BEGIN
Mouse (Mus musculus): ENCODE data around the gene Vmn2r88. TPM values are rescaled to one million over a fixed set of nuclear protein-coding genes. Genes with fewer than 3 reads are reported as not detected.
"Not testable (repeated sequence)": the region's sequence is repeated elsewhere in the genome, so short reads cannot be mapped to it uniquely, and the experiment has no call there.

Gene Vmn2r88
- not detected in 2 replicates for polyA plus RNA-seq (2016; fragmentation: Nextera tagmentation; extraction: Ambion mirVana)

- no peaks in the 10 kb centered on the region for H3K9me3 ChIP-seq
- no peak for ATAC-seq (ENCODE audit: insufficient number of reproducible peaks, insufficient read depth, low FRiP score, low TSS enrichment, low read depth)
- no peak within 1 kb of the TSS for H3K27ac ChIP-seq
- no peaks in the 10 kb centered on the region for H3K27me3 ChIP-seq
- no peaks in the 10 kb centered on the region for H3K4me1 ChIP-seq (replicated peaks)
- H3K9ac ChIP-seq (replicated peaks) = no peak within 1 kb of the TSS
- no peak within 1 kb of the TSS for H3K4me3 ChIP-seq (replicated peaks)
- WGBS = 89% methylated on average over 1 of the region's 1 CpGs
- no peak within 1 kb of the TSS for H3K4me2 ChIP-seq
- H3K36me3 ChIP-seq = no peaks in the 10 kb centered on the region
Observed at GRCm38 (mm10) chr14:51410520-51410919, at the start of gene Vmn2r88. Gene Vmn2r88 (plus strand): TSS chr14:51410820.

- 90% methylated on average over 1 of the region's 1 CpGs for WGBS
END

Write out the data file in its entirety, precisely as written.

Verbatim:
Mouse (Mus musculus): ENCODE data around the gene Vmn2r88. TPM values are rescaled to one million over a fixed set of nuclear protein-coding genes. Genes with fewer than 3 reads are reported as not detected.
"Not testable (repeated sequence)": the region's sequence is repeated elsewhere in the genome, so short reads cannot be mapped to it uniquely, and the experiment has no call there.

Gene Vmn2r88
- not detected in 2 replicates for polyA plus RNA-seq (2016; fragmentation: Nextera tagmentation; extraction: Ambion mirVana)

- no peaks in the 10 kb centered on the region for H3K9me3 ChIP-seq
- no peak for ATAC-seq (ENCODE audit: insufficient number of reproducible peaks, insufficient read depth, low FRiP score, low TSS enrichment, low read depth)
- no peak within 1 kb of the TSS for H3K27ac ChIP-seq
- no peaks in the 10 kb centered on the region for H3K27me3 ChIP-seq
- no peaks in the 10 kb centered on the region for H3K4me1 ChIP-seq (replicated peaks)
- H3K9ac ChIP-seq (replicated peaks) = no peak within 1 kb of the TSS
- no peak within 1 kb of the TSS for H3K4me3 ChIP-seq (replicated peaks)
- WGBS = 89% methylated on average over 1 of the region's 1 CpGs
- no peak within 1 kb of the TSS for H3K4me2 ChIP-seq
- H3K36me3 ChIP-seq = no peaks in the 10 kb centered on the region
Observed at GRCm38 (mm10) chr14:51410520-51410919, at the start of gene Vmn2r88. Gene Vmn2r88 (plus strand): TSS chr14:51410820.

- 90% methylated on average over 1 of the region's 1 CpGs for WGBS